The humidity thing is one to be careful of. What I have learned is that you can judge by how much moisture is collecting on your windows. You should see roughly about 1/4" of moisture at the bottom of your windows. Any more and you can risk structural damage especially with wood frame windows. It's important to note that you can't just set a humidstat for a specific relative humidity and forget about it either. The colder it gets outside, the lower the humidity needs to be inside because your windows will get colder and therefore condense more moisture. It's not a set it and forget about it process but none of the energy saving ideas are that easy. It takes a conscious effort to do it.

Bob

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All good suggestions.

Aside from new door, windows, and adding insulation in the attic.

Check the weather striping on the doors and windows.

Plastic on the windows is a cheap fix.

Replace that furnace filter at regular intervals.

Inspect the furnace burner and have adjusted if need be.

While my wife would love me to keep the T-stat at 71 or above, I keep it at 68 max and lower it when not around.

In addition to that, you can turn the T-stat down even more if you supplement the heat in the room your using with a portable device. Just be smart there.

Like said, put some clothes on. Slippers are kwel.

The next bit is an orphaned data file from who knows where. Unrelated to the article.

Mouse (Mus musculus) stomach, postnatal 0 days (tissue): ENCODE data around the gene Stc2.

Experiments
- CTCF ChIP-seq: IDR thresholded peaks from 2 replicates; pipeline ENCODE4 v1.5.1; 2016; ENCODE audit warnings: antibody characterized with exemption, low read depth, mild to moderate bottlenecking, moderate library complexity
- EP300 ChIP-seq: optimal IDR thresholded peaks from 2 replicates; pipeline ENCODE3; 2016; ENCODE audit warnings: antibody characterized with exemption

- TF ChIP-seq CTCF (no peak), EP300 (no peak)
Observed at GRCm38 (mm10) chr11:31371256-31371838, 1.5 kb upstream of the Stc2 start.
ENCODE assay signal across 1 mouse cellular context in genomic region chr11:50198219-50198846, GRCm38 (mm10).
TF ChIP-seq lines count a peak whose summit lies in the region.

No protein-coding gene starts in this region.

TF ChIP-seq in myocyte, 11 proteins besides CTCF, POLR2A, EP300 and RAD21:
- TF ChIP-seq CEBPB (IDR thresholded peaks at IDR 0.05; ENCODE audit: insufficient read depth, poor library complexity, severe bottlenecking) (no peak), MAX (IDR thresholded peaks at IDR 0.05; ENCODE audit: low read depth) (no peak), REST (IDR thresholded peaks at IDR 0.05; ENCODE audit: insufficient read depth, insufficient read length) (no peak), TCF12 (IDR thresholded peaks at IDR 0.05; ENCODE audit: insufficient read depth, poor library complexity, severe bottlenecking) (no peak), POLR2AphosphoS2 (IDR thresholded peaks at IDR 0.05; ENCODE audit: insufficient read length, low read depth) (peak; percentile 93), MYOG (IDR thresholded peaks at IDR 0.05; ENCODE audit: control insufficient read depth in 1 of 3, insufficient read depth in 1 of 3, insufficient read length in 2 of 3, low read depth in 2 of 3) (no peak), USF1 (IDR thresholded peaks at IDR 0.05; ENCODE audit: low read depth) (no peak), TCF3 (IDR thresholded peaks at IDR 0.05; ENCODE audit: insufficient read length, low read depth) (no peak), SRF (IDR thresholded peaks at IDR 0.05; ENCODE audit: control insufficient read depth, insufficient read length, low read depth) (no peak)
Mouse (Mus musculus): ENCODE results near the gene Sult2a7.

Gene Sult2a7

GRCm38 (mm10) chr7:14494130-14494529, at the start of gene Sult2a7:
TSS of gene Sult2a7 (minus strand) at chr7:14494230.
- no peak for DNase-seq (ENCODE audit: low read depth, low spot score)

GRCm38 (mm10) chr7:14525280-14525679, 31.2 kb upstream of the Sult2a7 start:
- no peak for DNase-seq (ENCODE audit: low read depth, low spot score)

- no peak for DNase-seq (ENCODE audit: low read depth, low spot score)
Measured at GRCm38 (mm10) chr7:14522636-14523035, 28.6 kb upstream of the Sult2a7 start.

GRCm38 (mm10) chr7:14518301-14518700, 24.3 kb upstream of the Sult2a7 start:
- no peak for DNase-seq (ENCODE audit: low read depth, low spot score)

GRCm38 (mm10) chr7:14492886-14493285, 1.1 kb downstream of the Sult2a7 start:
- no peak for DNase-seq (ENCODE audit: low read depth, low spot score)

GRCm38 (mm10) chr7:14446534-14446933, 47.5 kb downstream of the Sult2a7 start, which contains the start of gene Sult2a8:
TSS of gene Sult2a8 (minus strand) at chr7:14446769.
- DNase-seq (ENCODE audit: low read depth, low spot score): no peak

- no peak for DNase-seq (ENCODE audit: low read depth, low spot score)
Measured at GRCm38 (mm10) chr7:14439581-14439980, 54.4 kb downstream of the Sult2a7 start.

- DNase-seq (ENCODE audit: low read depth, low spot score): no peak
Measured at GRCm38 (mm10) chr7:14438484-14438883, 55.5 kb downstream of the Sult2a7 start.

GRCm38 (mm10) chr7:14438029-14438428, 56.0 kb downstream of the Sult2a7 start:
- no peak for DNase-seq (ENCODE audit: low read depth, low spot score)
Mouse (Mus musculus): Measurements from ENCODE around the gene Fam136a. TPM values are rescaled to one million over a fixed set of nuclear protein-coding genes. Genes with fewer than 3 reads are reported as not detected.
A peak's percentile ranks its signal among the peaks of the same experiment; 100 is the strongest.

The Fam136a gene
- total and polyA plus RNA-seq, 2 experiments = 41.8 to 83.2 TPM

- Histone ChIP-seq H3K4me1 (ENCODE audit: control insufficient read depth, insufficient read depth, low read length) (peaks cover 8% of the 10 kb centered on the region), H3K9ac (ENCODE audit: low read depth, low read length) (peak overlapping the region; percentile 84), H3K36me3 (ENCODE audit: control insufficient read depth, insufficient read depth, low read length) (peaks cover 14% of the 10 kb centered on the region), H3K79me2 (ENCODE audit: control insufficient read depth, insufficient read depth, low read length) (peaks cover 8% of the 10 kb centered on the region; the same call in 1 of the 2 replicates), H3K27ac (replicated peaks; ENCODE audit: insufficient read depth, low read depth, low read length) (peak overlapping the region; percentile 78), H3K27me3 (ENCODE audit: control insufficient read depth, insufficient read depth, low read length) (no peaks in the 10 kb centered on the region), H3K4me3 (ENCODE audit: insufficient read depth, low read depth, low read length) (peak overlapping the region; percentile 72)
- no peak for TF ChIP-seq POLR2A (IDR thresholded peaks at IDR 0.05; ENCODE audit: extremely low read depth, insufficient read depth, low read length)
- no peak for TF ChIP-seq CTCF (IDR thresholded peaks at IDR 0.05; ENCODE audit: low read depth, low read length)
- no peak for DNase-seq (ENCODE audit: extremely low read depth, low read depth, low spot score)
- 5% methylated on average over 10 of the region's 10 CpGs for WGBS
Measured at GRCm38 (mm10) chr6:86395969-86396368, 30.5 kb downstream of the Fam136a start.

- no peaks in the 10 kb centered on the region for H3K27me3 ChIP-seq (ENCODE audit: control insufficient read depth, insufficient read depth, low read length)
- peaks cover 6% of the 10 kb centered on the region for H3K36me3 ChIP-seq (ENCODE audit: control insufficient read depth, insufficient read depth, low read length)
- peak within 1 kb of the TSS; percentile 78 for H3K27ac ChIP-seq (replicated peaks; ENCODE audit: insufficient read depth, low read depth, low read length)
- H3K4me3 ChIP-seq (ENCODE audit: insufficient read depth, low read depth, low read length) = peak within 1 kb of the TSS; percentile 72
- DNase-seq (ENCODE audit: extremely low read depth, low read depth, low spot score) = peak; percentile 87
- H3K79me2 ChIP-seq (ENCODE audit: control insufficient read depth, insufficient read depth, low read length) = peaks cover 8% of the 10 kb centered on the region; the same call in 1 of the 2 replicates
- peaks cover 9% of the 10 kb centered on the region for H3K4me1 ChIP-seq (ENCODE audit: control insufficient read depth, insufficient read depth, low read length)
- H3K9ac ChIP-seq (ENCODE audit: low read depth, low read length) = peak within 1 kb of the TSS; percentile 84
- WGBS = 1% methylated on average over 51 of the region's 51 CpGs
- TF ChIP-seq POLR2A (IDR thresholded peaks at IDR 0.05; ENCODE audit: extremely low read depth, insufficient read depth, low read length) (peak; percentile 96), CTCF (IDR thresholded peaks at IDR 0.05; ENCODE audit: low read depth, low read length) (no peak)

If/when snuggling isn't an option, a couple of rounds of Wii boxing will warm you up.

I love cold sheets but the wife doesn't so I put a heated pad on her side. I can turn the heat down even more. smile

Humidity control.

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When shoveling,snowblowing cover the basement exterior walls if possible a piece of rigid over or in each window.great insulation & draft stop.

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Great post - I'm definitely looking for things to keep heat loss minimal this season. When you guys talk about putting plastic up over the windows - is it just in the basement or the whole house? I've got a 2 story w/ unfinished basement. I've also been toying with the idea of putting a wood stove in the basement. I know with a gas fireplace you can vent out the side but I believe it's different with a wood stove. Might be more trouble than it's worth. Any opinions there?

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stick..I thought about putting in a wood fireplace in the basement also but you need to vent all the way up the side of the house to like 4' past the roof line. I figured the 40 feet of piping and then to have it framed in was going to be abou t $4500 or so. There is some code thing about the wood burning places (someone can confirm please) that made it way to expensive.

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As long as everyone is 'sealing up' everything, you may as well check your CO detectors.

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How thick/deep should insulation be in the attic? I've been at my place for 4 years and thinking I may have to check it out and add some. I have a rambler with a 6/12 pitched roof(at least that is what I think it is) if that matters. Thanks for any help.